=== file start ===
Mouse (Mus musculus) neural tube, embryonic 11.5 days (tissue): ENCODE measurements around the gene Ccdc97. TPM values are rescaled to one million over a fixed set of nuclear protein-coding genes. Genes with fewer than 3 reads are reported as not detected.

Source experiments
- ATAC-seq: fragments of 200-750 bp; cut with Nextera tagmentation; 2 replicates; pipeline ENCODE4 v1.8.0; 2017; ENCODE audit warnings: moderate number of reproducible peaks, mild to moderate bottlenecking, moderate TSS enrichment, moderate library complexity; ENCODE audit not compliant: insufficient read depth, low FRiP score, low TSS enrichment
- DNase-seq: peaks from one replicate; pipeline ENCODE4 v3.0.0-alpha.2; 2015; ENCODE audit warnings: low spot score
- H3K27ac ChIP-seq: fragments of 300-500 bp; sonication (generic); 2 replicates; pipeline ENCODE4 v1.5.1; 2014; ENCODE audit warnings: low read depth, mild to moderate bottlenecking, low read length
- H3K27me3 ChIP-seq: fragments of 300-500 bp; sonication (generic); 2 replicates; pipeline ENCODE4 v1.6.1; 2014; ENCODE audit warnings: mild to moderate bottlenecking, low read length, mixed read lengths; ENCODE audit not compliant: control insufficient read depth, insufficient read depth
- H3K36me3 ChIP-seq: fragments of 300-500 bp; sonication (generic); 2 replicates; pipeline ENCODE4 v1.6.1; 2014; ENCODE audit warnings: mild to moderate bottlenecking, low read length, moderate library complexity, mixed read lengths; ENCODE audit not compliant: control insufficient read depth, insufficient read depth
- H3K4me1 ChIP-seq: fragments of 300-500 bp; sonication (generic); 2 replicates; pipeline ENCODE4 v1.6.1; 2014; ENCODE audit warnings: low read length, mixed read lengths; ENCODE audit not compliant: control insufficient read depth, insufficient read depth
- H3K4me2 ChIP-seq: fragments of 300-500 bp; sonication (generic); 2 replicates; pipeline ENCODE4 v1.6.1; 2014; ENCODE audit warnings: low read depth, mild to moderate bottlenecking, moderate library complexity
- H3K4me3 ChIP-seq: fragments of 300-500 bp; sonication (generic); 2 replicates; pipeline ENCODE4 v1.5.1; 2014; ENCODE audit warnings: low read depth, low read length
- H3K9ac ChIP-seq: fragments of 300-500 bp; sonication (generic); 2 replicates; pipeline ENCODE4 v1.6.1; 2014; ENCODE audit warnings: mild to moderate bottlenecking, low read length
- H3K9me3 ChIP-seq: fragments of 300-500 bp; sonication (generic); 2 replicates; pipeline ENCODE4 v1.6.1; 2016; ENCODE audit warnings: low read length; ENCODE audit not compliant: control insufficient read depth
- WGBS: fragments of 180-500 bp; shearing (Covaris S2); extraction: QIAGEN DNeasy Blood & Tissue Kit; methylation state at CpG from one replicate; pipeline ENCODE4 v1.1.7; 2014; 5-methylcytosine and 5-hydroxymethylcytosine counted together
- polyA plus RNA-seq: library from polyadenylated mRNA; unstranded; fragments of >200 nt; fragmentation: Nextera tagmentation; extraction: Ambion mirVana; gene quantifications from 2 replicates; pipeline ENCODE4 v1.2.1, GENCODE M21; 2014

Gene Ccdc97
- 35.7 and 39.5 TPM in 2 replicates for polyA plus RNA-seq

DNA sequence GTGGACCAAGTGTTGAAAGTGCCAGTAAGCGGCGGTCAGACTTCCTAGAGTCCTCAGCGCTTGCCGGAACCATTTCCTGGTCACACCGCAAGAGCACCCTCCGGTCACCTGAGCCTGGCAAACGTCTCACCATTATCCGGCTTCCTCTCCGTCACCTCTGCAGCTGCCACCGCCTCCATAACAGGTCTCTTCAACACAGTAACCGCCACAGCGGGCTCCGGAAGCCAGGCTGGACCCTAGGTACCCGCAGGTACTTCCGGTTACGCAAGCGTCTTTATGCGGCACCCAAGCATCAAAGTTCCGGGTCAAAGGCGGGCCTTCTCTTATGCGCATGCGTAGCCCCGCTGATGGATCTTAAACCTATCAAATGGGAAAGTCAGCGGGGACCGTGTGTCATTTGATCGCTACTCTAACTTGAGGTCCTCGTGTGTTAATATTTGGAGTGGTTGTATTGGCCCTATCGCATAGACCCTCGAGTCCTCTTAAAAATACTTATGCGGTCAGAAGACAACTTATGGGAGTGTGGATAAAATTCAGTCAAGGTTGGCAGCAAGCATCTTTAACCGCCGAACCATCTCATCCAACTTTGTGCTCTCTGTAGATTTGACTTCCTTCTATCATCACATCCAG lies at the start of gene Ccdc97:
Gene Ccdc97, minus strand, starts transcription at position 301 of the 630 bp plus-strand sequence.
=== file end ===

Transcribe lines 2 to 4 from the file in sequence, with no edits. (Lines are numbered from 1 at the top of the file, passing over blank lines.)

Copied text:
Source experiments
- ATAC-seq: fragments of 200-750 bp; cut with Nextera tagmentation; 2 replicates; pipeline ENCODE4 v1.8.0; 2017; ENCODE audit warnings: moderate number of reproducible peaks, mild to moderate bottlenecking, moderate TSS enrichment, moderate library complexity; ENCODE audit not compliant: insufficient read depth, low FRiP score, low TSS enrichment
- DNase-seq: peaks from one replicate; pipeline ENCODE4 v3.0.0-alpha.2; 2015; ENCODE audit warnings: low spot score